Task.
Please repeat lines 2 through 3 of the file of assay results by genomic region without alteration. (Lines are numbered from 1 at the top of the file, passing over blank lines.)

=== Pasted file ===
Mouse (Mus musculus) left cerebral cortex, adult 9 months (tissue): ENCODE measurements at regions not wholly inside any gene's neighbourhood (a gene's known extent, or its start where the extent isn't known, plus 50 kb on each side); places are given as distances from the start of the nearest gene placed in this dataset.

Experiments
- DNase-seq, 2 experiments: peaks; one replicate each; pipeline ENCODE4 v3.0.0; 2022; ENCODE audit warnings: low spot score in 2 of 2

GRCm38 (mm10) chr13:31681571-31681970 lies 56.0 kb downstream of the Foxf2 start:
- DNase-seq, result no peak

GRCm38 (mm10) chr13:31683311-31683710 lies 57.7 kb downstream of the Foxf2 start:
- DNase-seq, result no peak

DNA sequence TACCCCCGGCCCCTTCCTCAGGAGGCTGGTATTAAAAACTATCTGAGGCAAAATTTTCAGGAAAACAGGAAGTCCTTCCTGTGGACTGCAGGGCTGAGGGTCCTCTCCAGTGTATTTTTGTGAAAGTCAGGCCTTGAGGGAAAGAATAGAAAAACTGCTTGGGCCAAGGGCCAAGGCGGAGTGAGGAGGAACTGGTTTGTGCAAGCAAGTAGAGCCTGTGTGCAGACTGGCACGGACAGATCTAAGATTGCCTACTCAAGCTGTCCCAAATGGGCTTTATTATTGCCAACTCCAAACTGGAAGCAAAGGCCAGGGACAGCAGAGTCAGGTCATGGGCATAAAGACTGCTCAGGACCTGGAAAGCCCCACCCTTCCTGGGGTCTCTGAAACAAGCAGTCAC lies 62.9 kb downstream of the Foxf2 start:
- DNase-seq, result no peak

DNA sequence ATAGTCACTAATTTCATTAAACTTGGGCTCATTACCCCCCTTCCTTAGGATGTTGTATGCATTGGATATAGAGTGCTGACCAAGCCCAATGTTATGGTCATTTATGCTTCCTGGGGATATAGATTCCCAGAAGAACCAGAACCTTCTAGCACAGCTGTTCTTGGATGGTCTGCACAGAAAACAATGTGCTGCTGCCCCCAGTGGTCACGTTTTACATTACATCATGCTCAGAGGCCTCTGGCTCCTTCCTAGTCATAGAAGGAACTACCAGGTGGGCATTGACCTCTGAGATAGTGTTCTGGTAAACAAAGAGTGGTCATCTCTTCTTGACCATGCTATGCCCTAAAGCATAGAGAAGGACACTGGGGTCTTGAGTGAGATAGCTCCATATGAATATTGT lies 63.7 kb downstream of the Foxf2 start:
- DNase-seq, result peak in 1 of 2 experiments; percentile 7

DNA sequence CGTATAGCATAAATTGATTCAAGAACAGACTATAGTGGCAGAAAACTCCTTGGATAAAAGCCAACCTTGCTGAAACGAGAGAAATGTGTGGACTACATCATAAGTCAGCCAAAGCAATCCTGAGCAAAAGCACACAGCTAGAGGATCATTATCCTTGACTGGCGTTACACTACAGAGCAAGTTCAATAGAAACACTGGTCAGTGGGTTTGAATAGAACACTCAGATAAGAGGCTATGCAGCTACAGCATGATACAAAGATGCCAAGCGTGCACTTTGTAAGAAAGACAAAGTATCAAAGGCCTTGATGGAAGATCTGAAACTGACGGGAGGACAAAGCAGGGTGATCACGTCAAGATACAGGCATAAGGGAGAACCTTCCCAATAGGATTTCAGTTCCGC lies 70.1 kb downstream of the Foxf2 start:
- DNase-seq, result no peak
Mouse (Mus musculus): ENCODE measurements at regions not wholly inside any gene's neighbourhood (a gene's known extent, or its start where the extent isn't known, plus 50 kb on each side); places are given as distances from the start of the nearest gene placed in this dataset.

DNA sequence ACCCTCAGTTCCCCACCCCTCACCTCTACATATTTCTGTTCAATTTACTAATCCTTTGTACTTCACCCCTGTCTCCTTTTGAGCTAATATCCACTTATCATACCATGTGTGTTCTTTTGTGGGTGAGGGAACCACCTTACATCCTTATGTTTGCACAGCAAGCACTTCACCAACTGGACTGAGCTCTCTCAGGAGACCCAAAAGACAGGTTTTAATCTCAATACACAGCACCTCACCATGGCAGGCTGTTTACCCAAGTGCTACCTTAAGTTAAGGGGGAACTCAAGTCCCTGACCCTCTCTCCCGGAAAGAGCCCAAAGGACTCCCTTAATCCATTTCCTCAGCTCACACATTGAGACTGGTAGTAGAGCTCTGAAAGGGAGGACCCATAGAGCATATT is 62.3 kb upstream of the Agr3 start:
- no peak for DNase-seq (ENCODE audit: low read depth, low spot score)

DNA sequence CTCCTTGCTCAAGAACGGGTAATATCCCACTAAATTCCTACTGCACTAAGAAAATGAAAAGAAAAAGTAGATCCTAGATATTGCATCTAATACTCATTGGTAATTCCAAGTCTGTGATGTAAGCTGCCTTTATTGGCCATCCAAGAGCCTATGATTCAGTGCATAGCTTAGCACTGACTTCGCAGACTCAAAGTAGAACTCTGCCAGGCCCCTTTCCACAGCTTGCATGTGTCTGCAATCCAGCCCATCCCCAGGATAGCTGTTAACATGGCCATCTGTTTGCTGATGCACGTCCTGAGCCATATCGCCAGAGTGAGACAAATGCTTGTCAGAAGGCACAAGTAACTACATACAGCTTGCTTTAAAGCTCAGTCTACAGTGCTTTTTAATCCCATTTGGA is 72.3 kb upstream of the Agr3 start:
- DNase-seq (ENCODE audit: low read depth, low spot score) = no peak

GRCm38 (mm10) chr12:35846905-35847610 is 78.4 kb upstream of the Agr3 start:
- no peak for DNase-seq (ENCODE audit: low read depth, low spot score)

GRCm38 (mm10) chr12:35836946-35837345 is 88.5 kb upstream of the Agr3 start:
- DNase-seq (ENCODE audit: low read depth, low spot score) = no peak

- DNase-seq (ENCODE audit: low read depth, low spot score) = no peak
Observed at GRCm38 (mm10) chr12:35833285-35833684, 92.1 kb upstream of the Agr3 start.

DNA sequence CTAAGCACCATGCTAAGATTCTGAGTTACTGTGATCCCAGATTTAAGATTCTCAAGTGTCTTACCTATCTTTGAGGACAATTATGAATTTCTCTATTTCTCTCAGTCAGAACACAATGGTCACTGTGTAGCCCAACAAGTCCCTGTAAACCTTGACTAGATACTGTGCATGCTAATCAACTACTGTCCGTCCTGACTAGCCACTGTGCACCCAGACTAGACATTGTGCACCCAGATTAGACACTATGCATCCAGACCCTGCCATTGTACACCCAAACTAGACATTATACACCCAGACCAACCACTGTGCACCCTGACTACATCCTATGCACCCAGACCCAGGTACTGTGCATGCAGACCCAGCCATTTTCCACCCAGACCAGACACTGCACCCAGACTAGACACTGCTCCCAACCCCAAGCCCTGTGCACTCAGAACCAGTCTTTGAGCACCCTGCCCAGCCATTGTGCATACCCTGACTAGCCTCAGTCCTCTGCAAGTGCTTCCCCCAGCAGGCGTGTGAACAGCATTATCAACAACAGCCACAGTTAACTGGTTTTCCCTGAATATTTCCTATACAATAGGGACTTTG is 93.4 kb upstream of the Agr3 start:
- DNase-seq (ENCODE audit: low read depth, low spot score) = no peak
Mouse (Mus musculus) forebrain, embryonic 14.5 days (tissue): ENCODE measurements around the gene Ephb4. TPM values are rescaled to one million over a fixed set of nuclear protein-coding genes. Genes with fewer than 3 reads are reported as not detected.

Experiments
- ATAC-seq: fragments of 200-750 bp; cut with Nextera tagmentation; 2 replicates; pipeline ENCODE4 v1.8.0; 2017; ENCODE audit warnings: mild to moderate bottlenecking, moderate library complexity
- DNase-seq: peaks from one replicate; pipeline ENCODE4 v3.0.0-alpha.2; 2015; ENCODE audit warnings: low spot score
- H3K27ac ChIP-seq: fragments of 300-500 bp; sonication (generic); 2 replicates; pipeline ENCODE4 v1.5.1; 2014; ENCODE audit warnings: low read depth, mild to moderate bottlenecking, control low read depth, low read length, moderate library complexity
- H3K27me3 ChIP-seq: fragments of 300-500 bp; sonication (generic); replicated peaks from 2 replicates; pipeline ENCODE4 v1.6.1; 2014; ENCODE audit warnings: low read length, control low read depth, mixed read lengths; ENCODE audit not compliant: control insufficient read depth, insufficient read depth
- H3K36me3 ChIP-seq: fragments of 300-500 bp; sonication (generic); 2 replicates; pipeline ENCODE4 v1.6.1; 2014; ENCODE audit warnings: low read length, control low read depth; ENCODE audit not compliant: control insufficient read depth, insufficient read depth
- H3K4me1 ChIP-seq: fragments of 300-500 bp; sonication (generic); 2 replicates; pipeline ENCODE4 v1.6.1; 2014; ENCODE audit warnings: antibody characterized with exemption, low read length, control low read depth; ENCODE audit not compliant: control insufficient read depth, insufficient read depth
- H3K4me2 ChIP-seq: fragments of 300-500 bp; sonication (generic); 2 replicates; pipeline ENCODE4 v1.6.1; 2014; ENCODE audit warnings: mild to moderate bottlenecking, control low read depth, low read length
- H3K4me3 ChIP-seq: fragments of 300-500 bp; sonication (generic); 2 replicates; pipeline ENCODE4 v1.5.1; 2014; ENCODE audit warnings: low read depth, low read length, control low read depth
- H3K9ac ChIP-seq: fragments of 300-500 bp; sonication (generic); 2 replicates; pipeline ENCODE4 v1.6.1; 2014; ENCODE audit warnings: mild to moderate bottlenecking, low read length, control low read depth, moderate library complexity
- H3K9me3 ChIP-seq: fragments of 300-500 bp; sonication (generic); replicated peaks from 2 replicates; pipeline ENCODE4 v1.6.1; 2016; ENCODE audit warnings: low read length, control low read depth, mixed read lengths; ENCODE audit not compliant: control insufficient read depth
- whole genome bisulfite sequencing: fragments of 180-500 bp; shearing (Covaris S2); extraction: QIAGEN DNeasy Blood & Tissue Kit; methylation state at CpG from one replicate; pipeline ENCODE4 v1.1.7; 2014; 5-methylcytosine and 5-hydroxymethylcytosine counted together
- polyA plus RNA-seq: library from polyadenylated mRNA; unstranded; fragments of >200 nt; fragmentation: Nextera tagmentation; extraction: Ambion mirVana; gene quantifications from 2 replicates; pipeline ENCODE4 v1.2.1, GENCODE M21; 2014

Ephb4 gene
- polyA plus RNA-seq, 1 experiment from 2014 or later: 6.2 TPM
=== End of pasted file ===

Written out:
Experiments
- DNase-seq, 2 experiments: peaks; one replicate each; pipeline ENCODE4 v3.0.0; 2022; ENCODE audit warnings: low spot score in 2 of 2